Those of you who still read physical newspapers may have noticed the third Reuters story about this theft. The first, filed from Dakkah, I'm sure you missed. The third appeared in my morning rag, the Globe and Mail, this week. Don't bother searching it on the Globe site: read the original Reuters story by Jim Finkle (and a nice job of journalism it is too). The Globe reduced it to two short paragraphs and ran it deep in the bowels of the business section underneath a longer story from Reuters about US new house sales falling in March. In other words, you needed a magnifying glass or a newspaper obsession to find it though it was probably the most important story in the paper.
Reuters ran their third and fourth stories, scoops, right after another interesting story by David E. Sanger appeared in the New York Times the day before, on Sunday, April 24. Sanger wrote on how the US government is messing with the international banking system to attack the Islamic State. According to the Times, this story marked the first public admission by the US Cyber Command of its offensive use of what one US official called cyber bombs. All very interesting, yet after I read the Reuters stories, I couldn't shake the notion that New York Times had only got its story because American officials wanted to distract attention from the Bangladesh caper. That heist, which netted the hackers $81 million instead of the $951 million they'd tried for, took place on February 4 and 5. Apparently, Sanger of the Times had been speaking to US officials since February about the US government's use of cyber tools to disrupt the Islamic State's operations, especially its ability to pay people electronically. Sanger's story referred to "implants"--likely malware-- placed within the Islamic State's computer networks, malware used by the NSA and friends to listen and watch but now used by the Cyber Command to rewrite cyber banking reality and discombobulate the enemy.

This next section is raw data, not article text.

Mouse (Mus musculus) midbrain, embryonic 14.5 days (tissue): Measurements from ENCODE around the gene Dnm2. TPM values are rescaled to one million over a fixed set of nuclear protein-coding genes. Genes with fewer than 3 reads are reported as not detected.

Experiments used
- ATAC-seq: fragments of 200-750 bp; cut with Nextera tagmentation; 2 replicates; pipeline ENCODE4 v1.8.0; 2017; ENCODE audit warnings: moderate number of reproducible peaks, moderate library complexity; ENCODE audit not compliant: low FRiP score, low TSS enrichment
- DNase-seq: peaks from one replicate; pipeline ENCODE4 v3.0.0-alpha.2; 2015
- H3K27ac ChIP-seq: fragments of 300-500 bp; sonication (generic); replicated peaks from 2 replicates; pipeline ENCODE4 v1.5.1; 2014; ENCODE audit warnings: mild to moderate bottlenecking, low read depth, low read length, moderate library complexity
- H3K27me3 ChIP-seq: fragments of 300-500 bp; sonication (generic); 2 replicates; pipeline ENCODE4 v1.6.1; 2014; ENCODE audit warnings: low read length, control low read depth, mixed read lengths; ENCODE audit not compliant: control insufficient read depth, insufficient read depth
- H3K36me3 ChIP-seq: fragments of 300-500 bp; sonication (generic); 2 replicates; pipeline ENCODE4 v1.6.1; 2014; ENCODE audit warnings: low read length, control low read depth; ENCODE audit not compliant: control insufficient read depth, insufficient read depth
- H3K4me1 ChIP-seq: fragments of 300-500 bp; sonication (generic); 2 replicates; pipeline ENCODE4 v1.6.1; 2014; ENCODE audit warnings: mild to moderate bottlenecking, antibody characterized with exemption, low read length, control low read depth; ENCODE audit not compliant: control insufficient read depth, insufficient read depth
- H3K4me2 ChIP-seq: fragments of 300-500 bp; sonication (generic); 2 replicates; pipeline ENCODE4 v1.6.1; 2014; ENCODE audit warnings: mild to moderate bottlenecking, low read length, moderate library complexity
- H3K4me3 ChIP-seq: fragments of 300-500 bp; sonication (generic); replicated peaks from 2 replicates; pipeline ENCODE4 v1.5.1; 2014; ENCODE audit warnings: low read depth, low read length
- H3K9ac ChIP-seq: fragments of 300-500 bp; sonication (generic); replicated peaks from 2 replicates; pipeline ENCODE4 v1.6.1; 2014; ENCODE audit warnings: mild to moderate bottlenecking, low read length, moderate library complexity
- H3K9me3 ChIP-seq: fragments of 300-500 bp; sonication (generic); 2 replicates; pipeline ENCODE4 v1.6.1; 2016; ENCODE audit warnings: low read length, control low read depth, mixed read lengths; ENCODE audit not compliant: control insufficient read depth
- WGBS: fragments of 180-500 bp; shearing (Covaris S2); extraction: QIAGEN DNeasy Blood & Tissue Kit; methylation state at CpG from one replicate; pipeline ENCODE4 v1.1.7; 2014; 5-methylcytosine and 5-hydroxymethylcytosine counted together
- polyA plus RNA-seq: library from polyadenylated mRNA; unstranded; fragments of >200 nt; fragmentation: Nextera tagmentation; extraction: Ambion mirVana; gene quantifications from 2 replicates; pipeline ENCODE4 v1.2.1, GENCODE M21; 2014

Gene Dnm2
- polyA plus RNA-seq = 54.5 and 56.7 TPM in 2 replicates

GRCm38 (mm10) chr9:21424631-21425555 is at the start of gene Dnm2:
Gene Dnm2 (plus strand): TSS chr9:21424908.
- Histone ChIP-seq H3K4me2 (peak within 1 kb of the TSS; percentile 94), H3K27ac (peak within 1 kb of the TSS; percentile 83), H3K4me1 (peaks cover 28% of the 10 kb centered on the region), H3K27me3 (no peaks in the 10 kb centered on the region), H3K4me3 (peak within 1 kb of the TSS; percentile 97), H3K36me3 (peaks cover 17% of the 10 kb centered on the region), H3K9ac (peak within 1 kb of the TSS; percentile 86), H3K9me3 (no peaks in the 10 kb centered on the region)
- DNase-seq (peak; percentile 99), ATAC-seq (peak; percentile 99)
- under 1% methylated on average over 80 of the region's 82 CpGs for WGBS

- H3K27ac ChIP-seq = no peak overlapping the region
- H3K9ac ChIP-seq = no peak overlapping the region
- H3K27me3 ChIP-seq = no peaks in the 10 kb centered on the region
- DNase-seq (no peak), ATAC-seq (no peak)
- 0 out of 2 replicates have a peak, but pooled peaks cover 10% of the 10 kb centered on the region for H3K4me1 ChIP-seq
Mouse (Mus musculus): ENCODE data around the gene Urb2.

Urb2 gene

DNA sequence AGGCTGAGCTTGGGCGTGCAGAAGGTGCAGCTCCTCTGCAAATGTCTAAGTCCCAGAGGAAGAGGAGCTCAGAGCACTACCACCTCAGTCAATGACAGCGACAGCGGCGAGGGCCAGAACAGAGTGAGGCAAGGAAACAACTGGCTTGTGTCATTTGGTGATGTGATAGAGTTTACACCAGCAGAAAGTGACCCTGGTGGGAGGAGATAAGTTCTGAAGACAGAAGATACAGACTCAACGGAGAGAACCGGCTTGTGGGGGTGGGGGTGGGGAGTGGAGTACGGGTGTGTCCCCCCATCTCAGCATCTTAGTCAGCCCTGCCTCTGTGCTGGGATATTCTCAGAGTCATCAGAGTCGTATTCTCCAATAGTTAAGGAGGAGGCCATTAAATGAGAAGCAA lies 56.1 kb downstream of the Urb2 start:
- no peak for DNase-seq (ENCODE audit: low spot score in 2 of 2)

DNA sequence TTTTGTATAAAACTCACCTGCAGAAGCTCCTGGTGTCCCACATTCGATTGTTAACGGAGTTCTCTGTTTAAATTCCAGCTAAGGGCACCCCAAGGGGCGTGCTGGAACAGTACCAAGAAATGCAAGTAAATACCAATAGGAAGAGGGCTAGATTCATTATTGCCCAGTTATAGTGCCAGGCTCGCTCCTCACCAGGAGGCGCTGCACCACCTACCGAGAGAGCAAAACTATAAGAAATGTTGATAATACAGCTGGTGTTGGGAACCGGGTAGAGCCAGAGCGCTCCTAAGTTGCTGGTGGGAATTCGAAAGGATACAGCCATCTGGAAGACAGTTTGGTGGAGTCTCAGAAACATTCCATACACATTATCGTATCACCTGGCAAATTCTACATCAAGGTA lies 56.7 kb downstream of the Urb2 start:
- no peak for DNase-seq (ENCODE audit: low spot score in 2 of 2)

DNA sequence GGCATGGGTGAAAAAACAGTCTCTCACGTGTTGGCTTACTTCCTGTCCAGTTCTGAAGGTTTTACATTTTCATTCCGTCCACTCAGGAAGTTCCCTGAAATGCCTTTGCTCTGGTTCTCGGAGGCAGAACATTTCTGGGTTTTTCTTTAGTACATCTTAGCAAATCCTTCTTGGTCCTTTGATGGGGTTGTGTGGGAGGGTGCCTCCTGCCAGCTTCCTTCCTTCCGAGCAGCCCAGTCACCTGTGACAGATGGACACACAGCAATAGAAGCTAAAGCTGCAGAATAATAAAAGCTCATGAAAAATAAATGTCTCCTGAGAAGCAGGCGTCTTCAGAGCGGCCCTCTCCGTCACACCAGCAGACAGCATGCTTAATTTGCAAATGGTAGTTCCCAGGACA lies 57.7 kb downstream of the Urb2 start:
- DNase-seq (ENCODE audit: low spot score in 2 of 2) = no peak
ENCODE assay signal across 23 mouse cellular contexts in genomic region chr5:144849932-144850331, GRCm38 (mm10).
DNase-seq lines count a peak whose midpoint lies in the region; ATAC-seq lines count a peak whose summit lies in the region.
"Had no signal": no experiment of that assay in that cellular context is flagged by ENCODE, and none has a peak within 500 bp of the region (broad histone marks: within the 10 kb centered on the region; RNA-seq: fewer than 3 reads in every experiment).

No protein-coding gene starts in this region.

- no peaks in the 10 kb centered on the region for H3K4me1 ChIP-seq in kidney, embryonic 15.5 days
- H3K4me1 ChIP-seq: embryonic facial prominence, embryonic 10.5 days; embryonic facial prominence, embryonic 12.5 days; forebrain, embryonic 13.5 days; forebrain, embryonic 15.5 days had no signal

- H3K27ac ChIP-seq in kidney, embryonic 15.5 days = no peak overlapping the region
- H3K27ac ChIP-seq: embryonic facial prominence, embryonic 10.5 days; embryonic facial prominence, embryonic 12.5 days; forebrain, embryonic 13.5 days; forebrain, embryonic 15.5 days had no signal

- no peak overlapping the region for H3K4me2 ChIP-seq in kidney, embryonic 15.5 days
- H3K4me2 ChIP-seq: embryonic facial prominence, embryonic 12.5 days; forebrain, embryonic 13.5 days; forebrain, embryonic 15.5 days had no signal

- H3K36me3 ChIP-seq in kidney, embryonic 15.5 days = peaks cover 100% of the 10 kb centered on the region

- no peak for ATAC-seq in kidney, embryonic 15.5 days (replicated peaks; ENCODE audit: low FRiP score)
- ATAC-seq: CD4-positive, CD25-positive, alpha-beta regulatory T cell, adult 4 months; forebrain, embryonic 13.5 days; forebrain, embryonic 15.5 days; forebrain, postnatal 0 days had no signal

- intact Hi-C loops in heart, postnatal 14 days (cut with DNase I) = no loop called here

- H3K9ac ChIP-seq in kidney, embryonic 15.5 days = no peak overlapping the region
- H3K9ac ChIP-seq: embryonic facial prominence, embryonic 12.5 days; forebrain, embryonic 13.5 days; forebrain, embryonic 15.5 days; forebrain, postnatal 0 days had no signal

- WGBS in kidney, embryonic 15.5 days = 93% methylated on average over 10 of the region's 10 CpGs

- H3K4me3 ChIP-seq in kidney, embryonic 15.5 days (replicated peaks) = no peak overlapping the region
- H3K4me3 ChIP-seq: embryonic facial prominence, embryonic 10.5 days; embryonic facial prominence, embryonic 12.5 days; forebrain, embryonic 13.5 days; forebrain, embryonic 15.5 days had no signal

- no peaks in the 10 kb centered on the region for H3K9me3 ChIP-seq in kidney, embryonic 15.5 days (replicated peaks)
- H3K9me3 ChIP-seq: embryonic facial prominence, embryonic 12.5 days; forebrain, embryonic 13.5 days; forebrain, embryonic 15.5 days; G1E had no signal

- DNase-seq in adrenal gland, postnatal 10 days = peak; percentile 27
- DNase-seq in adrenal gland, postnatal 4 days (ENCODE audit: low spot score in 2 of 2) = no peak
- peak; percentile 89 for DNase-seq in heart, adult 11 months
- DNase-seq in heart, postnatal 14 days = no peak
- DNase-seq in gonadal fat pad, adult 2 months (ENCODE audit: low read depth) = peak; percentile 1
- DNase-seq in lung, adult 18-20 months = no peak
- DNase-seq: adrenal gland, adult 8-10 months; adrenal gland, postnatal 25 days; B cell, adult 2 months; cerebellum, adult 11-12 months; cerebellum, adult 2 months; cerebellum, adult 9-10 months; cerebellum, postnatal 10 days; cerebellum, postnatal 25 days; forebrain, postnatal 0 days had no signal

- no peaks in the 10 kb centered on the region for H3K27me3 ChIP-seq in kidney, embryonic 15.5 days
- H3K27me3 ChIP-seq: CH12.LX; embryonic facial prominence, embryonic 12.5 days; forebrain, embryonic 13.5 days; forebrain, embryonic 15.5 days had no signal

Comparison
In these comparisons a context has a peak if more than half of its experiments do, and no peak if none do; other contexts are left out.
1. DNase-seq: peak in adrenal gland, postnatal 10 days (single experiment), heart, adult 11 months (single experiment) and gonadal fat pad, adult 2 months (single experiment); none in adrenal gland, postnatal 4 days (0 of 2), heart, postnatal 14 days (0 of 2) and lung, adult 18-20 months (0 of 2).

"In other cases, officials said, the United States may complement operations to bomb warehouses full of cash by using cyber attacks to interrupt electronic transfers and misdirect payments.The fact that the administration is beginning to talk of its use of the new weapons is a dramatic change. As recently as four years ago, it would not publicly admit to developing offensive cyber weapons or confirm its role in any attacks on computer networks," wrote Sanger.